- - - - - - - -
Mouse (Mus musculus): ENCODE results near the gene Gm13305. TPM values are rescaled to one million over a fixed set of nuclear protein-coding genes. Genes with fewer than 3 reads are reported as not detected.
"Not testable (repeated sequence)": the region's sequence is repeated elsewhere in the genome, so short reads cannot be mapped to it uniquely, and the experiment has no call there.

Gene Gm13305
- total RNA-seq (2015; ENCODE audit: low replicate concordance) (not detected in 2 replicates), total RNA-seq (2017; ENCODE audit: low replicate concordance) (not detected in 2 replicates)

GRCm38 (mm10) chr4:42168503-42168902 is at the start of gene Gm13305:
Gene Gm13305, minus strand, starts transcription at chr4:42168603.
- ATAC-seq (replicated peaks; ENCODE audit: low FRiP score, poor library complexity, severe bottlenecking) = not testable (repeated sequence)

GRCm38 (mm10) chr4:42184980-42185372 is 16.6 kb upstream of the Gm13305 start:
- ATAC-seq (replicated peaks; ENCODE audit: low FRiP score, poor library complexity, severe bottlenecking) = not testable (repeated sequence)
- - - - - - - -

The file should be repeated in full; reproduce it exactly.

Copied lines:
Mouse (Mus musculus): ENCODE results near the gene Gm13305. TPM values are rescaled to one million over a fixed set of nuclear protein-coding genes. Genes with fewer than 3 reads are reported as not detected.
"Not testable (repeated sequence)": the region's sequence is repeated elsewhere in the genome, so short reads cannot be mapped to it uniquely, and the experiment has no call there.

Gene Gm13305
- total RNA-seq (2015; ENCODE audit: low replicate concordance) (not detected in 2 replicates), total RNA-seq (2017; ENCODE audit: low replicate concordance) (not detected in 2 replicates)

GRCm38 (mm10) chr4:42168503-42168902 is at the start of gene Gm13305:
Gene Gm13305, minus strand, starts transcription at chr4:42168603.
- ATAC-seq (replicated peaks; ENCODE audit: low FRiP score, poor library complexity, severe bottlenecking) = not testable (repeated sequence)

GRCm38 (mm10) chr4:42184980-42185372 is 16.6 kb upstream of the Gm13305 start:
- ATAC-seq (replicated peaks; ENCODE audit: low FRiP score, poor library complexity, severe bottlenecking) = not testable (repeated sequence)